Nadxely Sanchez, 18, and Gissell Vera, 20, are both first-generation Americans who became organizers in their communities.
Ms. Sanchez has spoken to several people who didn’t know they could vote by mail in the November election. Many lack information, she said.
Ms. Vera, who was born in the United States but grew up in Mexico, returned to attend Marquette University. Voting this year is so important to her, she said, that she planned to go in person, despite the risks.
“I know that way my vote is being counted,” she said. “We’re not in times of giving people the benefit of the doubt.”
Just a few minutes ago, someone posted this article about Wisconsin. Lots of good info.
FiveThirtyEight: Wisconsin Was Never A Safe Blue State
These trends have left Wisconsin a light red state; according to FiveThirtyEight’s partisan lean metric (newly updated for the 2020 cycle!),2 the state is 2.8 points more Republican-leaning than the nation as a whole. Yet Democrats could easily still win it in 2020, given Biden’s double-digit lead against Trump nationally, and considering they have multiple (non-mutually exclusive) paths forward in the state.
First, they could keep improving among suburban voters. As the map above shows, the Milwaukee suburbs were pretty much the only part of Wisconsin that actually moved toward Democrats in 2016. The problem is that, unlike, say, the Philadelphia suburbs, Milwaukee’s are still deeply Republican. The so-called “WOW counties” — Waukesha, Ozaukee and Washington — have historically been the center of Republican power in the state, powering such politicians as former Republican National Committee Chair Reince Priebus and former Gov. Scott Walker. And all the Trump era has done is turn them from maroon to crimson: Even as Republicans bombed in other suburban areas around the country, Trump still carried the WOW counties in 2016 by 28 percentage points, and Walker carried them by 35 points in Wisconsin’s 2018 gubernatorial race. It will be very interesting to see if Biden can continue to eat into that margin, though — if so, it could have long-term implications for Wisconsin politics.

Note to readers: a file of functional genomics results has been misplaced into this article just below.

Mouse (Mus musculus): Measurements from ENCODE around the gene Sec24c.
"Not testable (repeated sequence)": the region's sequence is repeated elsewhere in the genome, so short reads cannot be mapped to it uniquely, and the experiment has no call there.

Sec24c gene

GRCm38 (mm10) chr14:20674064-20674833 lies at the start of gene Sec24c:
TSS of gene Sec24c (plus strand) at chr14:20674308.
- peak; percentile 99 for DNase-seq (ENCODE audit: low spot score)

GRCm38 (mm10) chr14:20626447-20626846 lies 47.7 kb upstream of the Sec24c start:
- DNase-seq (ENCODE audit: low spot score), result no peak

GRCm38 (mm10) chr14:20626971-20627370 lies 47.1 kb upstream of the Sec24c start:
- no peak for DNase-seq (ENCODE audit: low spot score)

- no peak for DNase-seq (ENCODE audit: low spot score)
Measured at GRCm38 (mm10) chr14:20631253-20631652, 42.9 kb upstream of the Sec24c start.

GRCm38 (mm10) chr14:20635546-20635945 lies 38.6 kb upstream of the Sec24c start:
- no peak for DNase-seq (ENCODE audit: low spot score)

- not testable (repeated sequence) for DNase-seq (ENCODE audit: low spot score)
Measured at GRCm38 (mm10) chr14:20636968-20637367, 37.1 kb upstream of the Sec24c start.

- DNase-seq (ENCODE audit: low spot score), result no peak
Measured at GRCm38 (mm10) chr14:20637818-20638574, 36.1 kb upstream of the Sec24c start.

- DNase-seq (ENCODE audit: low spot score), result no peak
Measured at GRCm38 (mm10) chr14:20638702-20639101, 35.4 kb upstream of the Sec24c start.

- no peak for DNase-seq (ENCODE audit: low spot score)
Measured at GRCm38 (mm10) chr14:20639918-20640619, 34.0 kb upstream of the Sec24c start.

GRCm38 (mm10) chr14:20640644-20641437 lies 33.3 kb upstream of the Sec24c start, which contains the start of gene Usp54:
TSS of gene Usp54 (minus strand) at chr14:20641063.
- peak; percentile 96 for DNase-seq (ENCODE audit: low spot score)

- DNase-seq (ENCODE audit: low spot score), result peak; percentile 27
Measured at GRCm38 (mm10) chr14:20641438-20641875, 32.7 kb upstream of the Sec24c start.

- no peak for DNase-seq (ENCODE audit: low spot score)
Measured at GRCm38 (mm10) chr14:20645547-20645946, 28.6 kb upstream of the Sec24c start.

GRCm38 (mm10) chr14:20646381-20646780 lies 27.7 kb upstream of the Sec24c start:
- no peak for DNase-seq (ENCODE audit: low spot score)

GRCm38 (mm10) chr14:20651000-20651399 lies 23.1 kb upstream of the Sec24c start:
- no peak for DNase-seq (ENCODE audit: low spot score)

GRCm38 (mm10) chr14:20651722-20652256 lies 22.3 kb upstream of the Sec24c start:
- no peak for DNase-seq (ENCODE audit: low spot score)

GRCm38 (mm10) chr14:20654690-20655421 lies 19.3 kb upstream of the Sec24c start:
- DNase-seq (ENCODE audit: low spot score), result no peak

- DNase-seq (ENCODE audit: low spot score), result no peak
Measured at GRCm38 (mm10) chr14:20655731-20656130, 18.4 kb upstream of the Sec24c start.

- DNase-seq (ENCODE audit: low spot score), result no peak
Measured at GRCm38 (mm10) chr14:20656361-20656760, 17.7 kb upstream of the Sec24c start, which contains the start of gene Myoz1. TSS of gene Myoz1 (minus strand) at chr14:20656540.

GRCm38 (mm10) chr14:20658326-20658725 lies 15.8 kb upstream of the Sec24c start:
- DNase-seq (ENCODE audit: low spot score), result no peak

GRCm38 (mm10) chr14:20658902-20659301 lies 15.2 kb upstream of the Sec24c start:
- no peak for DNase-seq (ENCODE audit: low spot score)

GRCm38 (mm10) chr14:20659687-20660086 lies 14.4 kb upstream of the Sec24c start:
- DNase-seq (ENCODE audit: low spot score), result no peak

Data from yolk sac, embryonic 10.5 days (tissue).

Second, Democrats could fix their turnout problem among Black voters. According to the CAP analysis, 74 percent of eligible Black voters turned out to vote in Wisconsin in 2012, but only 55 percent did in 2016. Given that Black Wisconsinites voted for Clinton 92 percent to 4 percent, that was a huge blow to Democrats: According to CAP’s calculations, Clinton would have won Wisconsin if Black voters had turned out at 2012 levels but everything else had stayed the same.3
Third, of course, Democrats could win back some non-college-educated white voters. This may be the path of least resistance: In the 2018 gubernatorial race, Democrat Tony Evers won six predominantly white, working-class counties in southwest Wisconsin that Trump carried in 2016. And according to a Siena College/The New York Times Upshot poll of Wisconsin from early October, Trump led Biden just 50 percent to 44 percent among white voters without a bachelor’s degree — much closer to the 2012 margin than 2016’s.
Indeed, it appears that Biden is on track for something much closer to the comfortable Democratic victories he and his old boss enjoyed in Wisconsin in 2008 and 2012 than Clinton’s showing in 2016. The FiveThirtyEight forecast gives Biden an 88 in 100 chance of winning the state; the average projected vote share margin is Biden 53.0 percent, Trump 46.1 percent. But Biden owes that commanding lead mostly to his overall national strength: We’re expecting him to win the national popular vote by 8.3 points — which means that Wisconsin is still more Trump-friendly than average.
Happy Friday, everyone. Just 17 days to get it done. If we win, no matter how crazy it gets, the end of this madness will be in sight. Let’s do it.